A National Bureau of Economic Research paper caused a stir earlier this year by claiming all of the rise in inequality since 1980 was between firms, not within firms, implying executive pay played no role.From The Wall Street Journal, "Behind Rising Inequality: More Unequal Companies: More competition would help narrow the gap between the highest- and lowest-paid employees" by Greg Ip:
The paper [Firming Up Inequality], by Jae Song of the Social Security Administration, David J. Price and Nicholas Bloom of Stanford University, Fatih Guvenen of the University of Minnesota and Till von Wachter of the University of California, Los Angeles, looked at a large sample of more than 100 million employees and linked their pay to the average pay within their own firm.
They found that while incomes of the highest-paid workers (e.g., those earning more than 90% or 99% of all others) had indeed grown faster than the median, they had not grown faster than those of their co-workers. For example, the employee at the 90th percentile earned 1.69 times as much as his firm’s average wage in 1980, and 1.73 times as much in 2013. An employee at the 99th percentile earned 3.57 times his firm’s average in 1980, and 3.48 times in 2013.
From this they concluded that "virtually all of the rising dispersion between workers" was caused by the dispersion between firms, contradicting Thomas Piketty, author of "Capital in the Twenty-First Century," and others who say it’s due to the top 1% pulling away.
Mounting evidence suggests the prime driver of wage inequality is the growing gap between the most- and least-profitable companies, not the gap between the highest- and lowest-paid workers within each company. That suggests policies that have focused on individuals, from minimum wages to education, may not be enough to close the pay gap; promoting competition between companies such as through antitrust oversight may also be important.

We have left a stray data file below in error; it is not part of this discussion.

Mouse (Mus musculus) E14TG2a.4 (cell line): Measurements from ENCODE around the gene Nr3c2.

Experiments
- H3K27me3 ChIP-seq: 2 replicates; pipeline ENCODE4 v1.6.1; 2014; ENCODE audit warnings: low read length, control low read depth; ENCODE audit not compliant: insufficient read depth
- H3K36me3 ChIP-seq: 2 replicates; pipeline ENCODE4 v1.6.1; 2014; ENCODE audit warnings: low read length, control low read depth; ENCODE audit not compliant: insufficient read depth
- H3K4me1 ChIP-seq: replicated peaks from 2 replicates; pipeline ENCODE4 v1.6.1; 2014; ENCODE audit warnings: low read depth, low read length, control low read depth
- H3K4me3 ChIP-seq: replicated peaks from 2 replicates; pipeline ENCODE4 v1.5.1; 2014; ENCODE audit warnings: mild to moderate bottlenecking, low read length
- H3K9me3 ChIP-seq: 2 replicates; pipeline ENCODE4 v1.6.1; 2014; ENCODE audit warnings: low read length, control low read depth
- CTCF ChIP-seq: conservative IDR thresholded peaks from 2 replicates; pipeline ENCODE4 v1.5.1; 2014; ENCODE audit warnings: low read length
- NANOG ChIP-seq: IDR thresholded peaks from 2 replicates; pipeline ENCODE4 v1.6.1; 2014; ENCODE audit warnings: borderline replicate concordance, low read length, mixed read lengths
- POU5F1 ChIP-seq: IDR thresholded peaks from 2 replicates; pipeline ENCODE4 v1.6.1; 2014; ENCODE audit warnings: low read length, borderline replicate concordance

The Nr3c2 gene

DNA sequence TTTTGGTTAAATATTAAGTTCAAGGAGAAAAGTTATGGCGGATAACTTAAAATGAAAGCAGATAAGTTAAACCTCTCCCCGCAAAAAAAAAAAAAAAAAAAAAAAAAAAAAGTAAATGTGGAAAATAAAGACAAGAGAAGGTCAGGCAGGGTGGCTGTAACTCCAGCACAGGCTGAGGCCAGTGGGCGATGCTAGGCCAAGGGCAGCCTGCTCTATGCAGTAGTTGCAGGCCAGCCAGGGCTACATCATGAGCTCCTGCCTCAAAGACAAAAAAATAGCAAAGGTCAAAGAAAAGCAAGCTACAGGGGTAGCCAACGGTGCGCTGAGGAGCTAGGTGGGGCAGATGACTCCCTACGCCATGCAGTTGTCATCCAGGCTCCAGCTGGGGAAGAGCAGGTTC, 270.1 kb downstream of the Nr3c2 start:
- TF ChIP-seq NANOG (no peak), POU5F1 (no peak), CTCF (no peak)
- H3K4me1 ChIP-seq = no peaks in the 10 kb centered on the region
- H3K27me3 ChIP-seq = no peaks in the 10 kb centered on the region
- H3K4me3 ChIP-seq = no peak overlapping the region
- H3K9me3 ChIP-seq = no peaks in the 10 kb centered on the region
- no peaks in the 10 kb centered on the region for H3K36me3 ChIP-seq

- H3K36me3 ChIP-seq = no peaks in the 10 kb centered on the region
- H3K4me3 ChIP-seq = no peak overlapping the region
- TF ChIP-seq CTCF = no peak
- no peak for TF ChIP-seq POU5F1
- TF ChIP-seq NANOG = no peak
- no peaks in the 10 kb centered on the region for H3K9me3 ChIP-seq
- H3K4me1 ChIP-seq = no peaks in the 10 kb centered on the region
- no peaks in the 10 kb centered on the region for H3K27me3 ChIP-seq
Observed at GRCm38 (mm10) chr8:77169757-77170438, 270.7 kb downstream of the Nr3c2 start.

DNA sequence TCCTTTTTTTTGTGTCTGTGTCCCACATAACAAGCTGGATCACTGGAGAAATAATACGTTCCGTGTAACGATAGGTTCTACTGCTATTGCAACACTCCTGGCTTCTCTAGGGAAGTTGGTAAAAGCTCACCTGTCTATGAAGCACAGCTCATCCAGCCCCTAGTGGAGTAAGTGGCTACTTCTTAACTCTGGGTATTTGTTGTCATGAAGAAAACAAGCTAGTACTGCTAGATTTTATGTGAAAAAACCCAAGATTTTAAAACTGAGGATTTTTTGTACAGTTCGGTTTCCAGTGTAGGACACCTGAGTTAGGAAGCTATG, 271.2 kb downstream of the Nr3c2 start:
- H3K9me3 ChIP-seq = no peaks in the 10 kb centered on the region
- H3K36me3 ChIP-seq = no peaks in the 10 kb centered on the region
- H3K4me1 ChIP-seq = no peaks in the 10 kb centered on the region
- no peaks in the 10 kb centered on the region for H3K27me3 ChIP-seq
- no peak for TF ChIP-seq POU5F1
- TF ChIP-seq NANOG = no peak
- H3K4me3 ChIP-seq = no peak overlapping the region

***Separate research suggests that pay has closely followed these companies’ fortunes. Jae Song of the Social Security Administration and four co-authors [Firming Up Inequality] looked at pay records of more than 100 million workers between 1980 and 2013, and compared their pay to that of other workers at the same firm. Workers at the 90th and 99th percentile did see their pay rise much more than median and lower-paid workers over the period. But no such disparity appeared among co-workers at the same firm: the ratio of their pay to their firm’s average remained flat. In other words, everyone at the top companies, from the lowest to highest paid, pulled away from the pack, and everyone at the bottom companies languished.
Source: The Wall Street Journal
Prior to this research, it was known that larger forms tend to pay more for the same job than smaller firms and that some industries pay more for a job function than others. For example, hospitals pay janitors a higher salary than other companies; technology firms pay more for computer programmers than industrial companies, etc. What the study mentioned above shows is that the growth in wage inequality is due to the differences in growth in pay across firms and industries and not due to selective pay growth within firms.